StretchedOctober 18, 2020 |
For three days this week, I hung out in Brooklyn. Before arriving in New York, I planned on fitting in as much time with my close friends and family as I possibly could. A close friend and I planned on having dinner together and spending my last night at an “Oktober Fest” event. With my childhood best friend, we planned on lunch and shooting hoops. And with my god-sister, we planned on spending an afternoon together at my mom’s house conversing and enjoying a home-cooked Jamaican dinner.
My main priority for my trip was to spend time with my three-year-old niece and seven-year-old nephew. They haven't had many opportunities to go outside and play because of the pandemic and my goal was to change that--at least for the few days I had.
I had great plans set with my niece and nephew. One afternoon we would have lunch and play at Prospect Park. I’d spend the last day in New York with them at The Intrepid Sea, Air and Space Museum. And in between spending time with them, I planned on spending time with my friends and other members of my family. But my plans quickly turned to shit.
The weather failed me for two of the three days I was in town. On the day with nice weather, family came to visit. Faced with bad weather—my niece, nephew and I decided to play games inside. Imaginary-lightsaber fights, Hide and Seek, I spy, and Simon Says, a version of Monopoly where the goal was to not land in jail—the games and rules of their choosing.
Although my days didn’t go according to plan, I had a fun three days with them. While I was able to see family and have dinner with a friend, I had to cancel my lunch and basketball plan. And even though my niece and nephew weren’t able to go outside, we still managed to have a good time. All that was left was to meet up with my boy for the socially-distanced “Oktober Fest.”
After saying my goodbyes to my family, my nephew came to the door and asked with a shaky voice, "why are you leaving so soon?"
I gave my nephew a hug and told him that I’ll be back soon. His eyes welled with tears. After another hug and letting him know I loved him and had a great time hanging, I walked out the door and went to the train station. On the platform my heart ached. I kept picturing my nephew’s tears and decided to turn back.
My friend was not happy that I canceled and I don't blame him. I tried reassuring myself that he will eventually understand why I canceled. I only did so to spend more time with my niece and nephew. However, irrespective of the reason, I know it isn't right to cancel on someone at the very last minute.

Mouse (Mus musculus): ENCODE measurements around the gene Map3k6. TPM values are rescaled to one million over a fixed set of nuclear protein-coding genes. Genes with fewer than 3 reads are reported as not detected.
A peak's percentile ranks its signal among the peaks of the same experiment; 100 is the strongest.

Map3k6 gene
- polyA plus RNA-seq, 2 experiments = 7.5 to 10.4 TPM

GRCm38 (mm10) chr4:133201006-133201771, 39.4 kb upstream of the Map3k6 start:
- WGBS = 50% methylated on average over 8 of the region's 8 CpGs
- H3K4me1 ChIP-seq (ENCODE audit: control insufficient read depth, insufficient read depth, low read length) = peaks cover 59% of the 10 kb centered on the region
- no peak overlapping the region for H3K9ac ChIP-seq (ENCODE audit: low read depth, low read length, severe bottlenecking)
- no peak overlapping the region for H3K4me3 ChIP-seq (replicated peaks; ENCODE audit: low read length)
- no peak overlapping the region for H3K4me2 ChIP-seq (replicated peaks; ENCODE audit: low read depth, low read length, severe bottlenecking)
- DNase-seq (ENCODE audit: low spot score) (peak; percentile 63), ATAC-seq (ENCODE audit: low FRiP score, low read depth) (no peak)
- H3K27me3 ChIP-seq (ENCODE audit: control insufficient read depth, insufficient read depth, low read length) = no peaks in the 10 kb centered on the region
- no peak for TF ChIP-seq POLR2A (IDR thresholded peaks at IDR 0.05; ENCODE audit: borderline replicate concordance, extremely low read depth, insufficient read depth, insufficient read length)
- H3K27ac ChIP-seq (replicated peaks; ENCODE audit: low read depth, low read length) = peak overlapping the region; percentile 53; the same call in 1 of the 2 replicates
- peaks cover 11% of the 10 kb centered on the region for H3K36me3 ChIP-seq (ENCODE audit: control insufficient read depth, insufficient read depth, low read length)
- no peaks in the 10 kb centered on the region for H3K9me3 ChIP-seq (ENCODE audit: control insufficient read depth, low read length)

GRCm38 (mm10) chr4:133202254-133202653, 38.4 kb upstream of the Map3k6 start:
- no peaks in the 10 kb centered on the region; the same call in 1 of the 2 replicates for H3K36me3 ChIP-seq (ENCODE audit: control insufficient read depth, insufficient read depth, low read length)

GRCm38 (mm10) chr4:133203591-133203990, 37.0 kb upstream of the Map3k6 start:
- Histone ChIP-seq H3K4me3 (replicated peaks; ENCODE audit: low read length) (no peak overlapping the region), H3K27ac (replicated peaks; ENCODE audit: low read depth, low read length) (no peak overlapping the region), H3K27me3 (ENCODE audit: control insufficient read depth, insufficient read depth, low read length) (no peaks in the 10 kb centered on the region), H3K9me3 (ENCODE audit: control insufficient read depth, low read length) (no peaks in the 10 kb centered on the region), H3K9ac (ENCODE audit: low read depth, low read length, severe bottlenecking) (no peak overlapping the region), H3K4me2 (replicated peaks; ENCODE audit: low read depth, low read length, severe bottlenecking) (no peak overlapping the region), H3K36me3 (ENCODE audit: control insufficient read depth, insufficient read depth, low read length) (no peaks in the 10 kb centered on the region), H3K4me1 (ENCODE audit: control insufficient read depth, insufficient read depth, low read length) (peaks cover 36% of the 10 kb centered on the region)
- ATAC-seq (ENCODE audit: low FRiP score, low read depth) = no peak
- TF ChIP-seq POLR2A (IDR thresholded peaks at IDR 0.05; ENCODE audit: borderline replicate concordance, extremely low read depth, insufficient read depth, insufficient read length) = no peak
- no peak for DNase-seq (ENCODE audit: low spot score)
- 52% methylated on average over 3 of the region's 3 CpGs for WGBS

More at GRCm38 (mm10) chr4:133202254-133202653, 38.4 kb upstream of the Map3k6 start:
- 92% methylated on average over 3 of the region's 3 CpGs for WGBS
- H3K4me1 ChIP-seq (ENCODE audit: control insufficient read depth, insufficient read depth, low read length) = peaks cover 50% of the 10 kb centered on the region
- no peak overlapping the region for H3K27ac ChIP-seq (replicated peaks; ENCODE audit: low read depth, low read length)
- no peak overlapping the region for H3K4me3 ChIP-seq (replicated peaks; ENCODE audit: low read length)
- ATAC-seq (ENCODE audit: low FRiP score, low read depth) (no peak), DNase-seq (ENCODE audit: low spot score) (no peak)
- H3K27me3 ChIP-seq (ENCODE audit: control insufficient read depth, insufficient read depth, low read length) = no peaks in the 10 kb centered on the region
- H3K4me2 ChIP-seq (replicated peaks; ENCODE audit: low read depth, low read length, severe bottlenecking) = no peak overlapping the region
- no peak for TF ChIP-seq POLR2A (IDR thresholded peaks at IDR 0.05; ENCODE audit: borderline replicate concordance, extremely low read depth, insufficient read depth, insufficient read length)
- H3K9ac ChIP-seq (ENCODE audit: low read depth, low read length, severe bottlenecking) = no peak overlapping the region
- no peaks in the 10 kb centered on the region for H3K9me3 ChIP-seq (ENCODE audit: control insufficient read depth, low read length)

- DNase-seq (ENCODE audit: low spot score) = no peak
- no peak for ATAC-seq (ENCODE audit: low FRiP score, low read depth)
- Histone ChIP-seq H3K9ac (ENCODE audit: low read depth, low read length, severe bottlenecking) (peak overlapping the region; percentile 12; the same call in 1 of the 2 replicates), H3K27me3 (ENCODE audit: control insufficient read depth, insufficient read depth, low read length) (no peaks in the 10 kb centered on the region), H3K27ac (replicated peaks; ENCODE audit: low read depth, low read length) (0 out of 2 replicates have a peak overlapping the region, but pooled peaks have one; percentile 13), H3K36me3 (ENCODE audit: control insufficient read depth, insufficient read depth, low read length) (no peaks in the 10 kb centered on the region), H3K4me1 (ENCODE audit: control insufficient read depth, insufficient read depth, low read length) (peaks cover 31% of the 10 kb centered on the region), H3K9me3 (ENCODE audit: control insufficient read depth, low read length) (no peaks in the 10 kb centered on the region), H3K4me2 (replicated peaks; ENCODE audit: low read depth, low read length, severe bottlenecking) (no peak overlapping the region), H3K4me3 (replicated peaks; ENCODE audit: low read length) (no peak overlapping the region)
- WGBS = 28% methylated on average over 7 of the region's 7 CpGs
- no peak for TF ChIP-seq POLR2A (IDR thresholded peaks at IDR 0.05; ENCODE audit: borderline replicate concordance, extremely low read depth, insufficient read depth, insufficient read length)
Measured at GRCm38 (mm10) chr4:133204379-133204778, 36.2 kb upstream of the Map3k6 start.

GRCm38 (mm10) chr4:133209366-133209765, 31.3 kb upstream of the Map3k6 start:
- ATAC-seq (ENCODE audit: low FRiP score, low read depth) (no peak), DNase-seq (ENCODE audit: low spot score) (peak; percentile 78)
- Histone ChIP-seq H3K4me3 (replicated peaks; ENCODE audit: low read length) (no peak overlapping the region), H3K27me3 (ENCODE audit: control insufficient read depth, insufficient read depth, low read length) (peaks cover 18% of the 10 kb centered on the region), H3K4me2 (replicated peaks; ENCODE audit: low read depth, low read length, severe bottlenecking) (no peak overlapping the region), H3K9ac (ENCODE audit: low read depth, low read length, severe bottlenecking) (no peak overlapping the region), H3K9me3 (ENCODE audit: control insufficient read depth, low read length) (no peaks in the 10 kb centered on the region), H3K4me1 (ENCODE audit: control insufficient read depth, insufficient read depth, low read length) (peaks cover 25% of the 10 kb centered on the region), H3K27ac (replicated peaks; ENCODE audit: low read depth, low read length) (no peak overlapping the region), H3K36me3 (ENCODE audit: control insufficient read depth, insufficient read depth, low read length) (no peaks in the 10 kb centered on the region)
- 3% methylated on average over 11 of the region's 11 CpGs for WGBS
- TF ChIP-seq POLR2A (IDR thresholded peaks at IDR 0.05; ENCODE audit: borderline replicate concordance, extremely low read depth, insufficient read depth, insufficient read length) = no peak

While thinking through my many trips to New York to see my friends and family, I’ve realized that I always seem to overextend myself, wanting to make time for everyone. I notice this behavior showing itself in other parts of my life as well. Welcoming more responsibility at work, at home, and promising to help others. There have been many days this year where I’ve felt stretched.
What’s wild is that this is a behavior that I’ve identified on several occasions throughout the year and have taken steps to address. But like a lot of learned behavior, it is not the easiest to conquer.
It’s often when I reread/re-listen to “Meditations” by Marcus Aurelius, a journal the Roman emperor kept to better himself, that I remember that it is entirely in my power to change.
“External things are not the problem. It’s your assessment of them. Which you can erase right now.
If the problem is something in your own character, who’s stopping you from setting your mind straight?
And if it’s that you’re not doing something you think you should be, why not just do it?
—But there are insuperable obstacles.
Then it’s not a problem. The cause of your inaction lies outside you.” - Marcus Aurelius
I know the thing that I shouldn’t be doing—overextending myself. It is entirely in my power to say “no” to plans of meeting up or to tasks that are being thrown my way. It’s better to say no than to cancel plans at the last minute, or follow through on plans when I feel drained. Both are a disservice to myself and my loved ones.
This won’t be the last time that I feel stretched thin, however, it is my belief that thinking through weeks like the one I had and writing down my thoughts help. If you’ve been in a similar situation of stretching yourself thin, I hope my words reassure you that you are not alone. And if you have any advice on how to deal with this, please do share.